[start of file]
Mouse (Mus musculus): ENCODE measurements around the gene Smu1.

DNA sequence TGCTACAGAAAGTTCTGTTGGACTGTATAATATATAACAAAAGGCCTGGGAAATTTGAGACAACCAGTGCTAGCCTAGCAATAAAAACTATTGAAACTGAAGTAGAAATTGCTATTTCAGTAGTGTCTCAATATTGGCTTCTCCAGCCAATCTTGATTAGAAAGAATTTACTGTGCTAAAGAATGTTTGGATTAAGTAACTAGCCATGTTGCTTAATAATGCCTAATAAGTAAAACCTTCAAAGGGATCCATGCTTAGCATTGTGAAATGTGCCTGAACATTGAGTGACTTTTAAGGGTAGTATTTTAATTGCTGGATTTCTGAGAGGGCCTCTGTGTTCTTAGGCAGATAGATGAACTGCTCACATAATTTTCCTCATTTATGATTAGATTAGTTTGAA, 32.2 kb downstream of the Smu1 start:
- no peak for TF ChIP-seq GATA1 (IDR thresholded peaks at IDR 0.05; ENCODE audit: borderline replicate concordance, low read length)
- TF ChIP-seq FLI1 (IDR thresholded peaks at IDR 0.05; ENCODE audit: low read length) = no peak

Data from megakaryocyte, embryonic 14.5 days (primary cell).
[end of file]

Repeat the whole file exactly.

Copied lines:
Mouse (Mus musculus): ENCODE measurements around the gene Smu1.

DNA sequence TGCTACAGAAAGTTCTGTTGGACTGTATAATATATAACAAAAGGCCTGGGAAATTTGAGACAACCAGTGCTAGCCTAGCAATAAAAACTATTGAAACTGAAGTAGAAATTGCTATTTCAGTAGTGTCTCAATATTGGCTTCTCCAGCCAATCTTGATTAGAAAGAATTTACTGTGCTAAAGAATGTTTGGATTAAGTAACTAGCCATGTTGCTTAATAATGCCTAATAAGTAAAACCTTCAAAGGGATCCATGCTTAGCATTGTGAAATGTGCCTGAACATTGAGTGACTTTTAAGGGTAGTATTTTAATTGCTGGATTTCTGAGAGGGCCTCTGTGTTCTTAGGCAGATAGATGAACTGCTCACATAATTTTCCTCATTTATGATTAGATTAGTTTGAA, 32.2 kb downstream of the Smu1 start:
- no peak for TF ChIP-seq GATA1 (IDR thresholded peaks at IDR 0.05; ENCODE audit: borderline replicate concordance, low read length)
- TF ChIP-seq FLI1 (IDR thresholded peaks at IDR 0.05; ENCODE audit: low read length) = no peak

Data from megakaryocyte, embryonic 14.5 days (primary cell).